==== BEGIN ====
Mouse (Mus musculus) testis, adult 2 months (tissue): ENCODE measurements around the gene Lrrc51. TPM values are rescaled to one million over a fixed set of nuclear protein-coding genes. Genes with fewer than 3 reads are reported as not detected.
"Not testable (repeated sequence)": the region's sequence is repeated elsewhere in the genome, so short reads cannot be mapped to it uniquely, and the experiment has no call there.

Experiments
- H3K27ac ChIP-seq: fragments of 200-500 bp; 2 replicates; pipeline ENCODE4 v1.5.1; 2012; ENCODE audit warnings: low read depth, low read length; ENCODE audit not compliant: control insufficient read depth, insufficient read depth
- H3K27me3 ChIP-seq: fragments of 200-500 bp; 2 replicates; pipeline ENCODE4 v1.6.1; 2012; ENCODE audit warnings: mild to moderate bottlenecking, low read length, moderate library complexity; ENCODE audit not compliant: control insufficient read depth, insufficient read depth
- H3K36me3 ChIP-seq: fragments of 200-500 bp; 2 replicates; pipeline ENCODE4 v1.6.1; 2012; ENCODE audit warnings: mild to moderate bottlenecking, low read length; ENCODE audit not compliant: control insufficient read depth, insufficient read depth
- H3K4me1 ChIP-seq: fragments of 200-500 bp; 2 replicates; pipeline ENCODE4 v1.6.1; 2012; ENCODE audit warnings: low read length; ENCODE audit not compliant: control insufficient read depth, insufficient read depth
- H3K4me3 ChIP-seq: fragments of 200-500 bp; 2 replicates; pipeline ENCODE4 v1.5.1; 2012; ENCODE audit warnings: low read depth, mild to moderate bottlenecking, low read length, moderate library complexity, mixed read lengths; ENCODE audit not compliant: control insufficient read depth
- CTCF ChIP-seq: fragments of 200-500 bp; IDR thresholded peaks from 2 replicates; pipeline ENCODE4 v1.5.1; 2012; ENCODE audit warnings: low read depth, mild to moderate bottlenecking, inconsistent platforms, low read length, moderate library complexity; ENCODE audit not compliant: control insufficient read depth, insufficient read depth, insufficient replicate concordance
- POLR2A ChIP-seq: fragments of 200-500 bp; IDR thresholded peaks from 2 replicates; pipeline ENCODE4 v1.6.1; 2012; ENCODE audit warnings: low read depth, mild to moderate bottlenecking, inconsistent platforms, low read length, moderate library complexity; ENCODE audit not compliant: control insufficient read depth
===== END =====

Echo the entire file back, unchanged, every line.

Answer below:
Mouse (Mus musculus) testis, adult 2 months (tissue): ENCODE measurements around the gene Lrrc51. TPM values are rescaled to one million over a fixed set of nuclear protein-coding genes. Genes with fewer than 3 reads are reported as not detected.
"Not testable (repeated sequence)": the region's sequence is repeated elsewhere in the genome, so short reads cannot be mapped to it uniquely, and the experiment has no call there.

Experiments
- H3K27ac ChIP-seq: fragments of 200-500 bp; 2 replicates; pipeline ENCODE4 v1.5.1; 2012; ENCODE audit warnings: low read depth, low read length; ENCODE audit not compliant: control insufficient read depth, insufficient read depth
- H3K27me3 ChIP-seq: fragments of 200-500 bp; 2 replicates; pipeline ENCODE4 v1.6.1; 2012; ENCODE audit warnings: mild to moderate bottlenecking, low read length, moderate library complexity; ENCODE audit not compliant: control insufficient read depth, insufficient read depth
- H3K36me3 ChIP-seq: fragments of 200-500 bp; 2 replicates; pipeline ENCODE4 v1.6.1; 2012; ENCODE audit warnings: mild to moderate bottlenecking, low read length; ENCODE audit not compliant: control insufficient read depth, insufficient read depth
- H3K4me1 ChIP-seq: fragments of 200-500 bp; 2 replicates; pipeline ENCODE4 v1.6.1; 2012; ENCODE audit warnings: low read length; ENCODE audit not compliant: control insufficient read depth, insufficient read depth
- H3K4me3 ChIP-seq: fragments of 200-500 bp; 2 replicates; pipeline ENCODE4 v1.5.1; 2012; ENCODE audit warnings: low read depth, mild to moderate bottlenecking, low read length, moderate library complexity, mixed read lengths; ENCODE audit not compliant: control insufficient read depth
- CTCF ChIP-seq: fragments of 200-500 bp; IDR thresholded peaks from 2 replicates; pipeline ENCODE4 v1.5.1; 2012; ENCODE audit warnings: low read depth, mild to moderate bottlenecking, inconsistent platforms, low read length, moderate library complexity; ENCODE audit not compliant: control insufficient read depth, insufficient read depth, insufficient replicate concordance
- POLR2A ChIP-seq: fragments of 200-500 bp; IDR thresholded peaks from 2 replicates; pipeline ENCODE4 v1.6.1; 2012; ENCODE audit warnings: low read depth, mild to moderate bottlenecking, inconsistent platforms, low read length, moderate library complexity; ENCODE audit not compliant: control insufficient read depth